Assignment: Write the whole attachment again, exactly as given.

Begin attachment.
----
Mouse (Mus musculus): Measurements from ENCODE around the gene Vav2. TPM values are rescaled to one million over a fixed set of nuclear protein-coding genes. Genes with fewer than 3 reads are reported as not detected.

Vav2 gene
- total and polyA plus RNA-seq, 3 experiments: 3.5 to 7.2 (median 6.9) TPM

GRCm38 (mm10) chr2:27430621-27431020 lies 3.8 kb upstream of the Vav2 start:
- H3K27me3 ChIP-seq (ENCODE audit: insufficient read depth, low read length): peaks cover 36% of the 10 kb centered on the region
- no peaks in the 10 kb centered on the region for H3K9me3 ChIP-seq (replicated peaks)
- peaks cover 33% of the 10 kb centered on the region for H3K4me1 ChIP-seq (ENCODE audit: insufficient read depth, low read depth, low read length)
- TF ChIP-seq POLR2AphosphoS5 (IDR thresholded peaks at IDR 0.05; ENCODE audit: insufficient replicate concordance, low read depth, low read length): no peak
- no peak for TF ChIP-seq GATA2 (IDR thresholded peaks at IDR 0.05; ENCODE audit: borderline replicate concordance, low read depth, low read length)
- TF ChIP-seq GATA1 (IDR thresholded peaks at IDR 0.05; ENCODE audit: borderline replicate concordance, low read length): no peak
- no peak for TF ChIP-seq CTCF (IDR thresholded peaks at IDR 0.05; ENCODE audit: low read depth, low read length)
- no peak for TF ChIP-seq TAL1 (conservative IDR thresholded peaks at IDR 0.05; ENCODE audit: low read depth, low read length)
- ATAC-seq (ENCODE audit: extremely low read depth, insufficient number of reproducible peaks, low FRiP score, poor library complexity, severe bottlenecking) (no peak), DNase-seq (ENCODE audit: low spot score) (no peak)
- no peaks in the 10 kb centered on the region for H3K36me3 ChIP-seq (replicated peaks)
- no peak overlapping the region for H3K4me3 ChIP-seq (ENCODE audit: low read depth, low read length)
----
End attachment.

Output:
Mouse (Mus musculus): Measurements from ENCODE around the gene Vav2. TPM values are rescaled to one million over a fixed set of nuclear protein-coding genes. Genes with fewer than 3 reads are reported as not detected.

Vav2 gene
- total and polyA plus RNA-seq, 3 experiments: 3.5 to 7.2 (median 6.9) TPM

GRCm38 (mm10) chr2:27430621-27431020 lies 3.8 kb upstream of the Vav2 start:
- H3K27me3 ChIP-seq (ENCODE audit: insufficient read depth, low read length): peaks cover 36% of the 10 kb centered on the region
- no peaks in the 10 kb centered on the region for H3K9me3 ChIP-seq (replicated peaks)
- peaks cover 33% of the 10 kb centered on the region for H3K4me1 ChIP-seq (ENCODE audit: insufficient read depth, low read depth, low read length)
- TF ChIP-seq POLR2AphosphoS5 (IDR thresholded peaks at IDR 0.05; ENCODE audit: insufficient replicate concordance, low read depth, low read length): no peak
- no peak for TF ChIP-seq GATA2 (IDR thresholded peaks at IDR 0.05; ENCODE audit: borderline replicate concordance, low read depth, low read length)
- TF ChIP-seq GATA1 (IDR thresholded peaks at IDR 0.05; ENCODE audit: borderline replicate concordance, low read length): no peak
- no peak for TF ChIP-seq CTCF (IDR thresholded peaks at IDR 0.05; ENCODE audit: low read depth, low read length)
- no peak for TF ChIP-seq TAL1 (conservative IDR thresholded peaks at IDR 0.05; ENCODE audit: low read depth, low read length)
- ATAC-seq (ENCODE audit: extremely low read depth, insufficient number of reproducible peaks, low FRiP score, poor library complexity, severe bottlenecking) (no peak), DNase-seq (ENCODE audit: low spot score) (no peak)
- no peaks in the 10 kb centered on the region for H3K36me3 ChIP-seq (replicated peaks)
- no peak overlapping the region for H3K4me3 ChIP-seq (ENCODE audit: low read depth, low read length)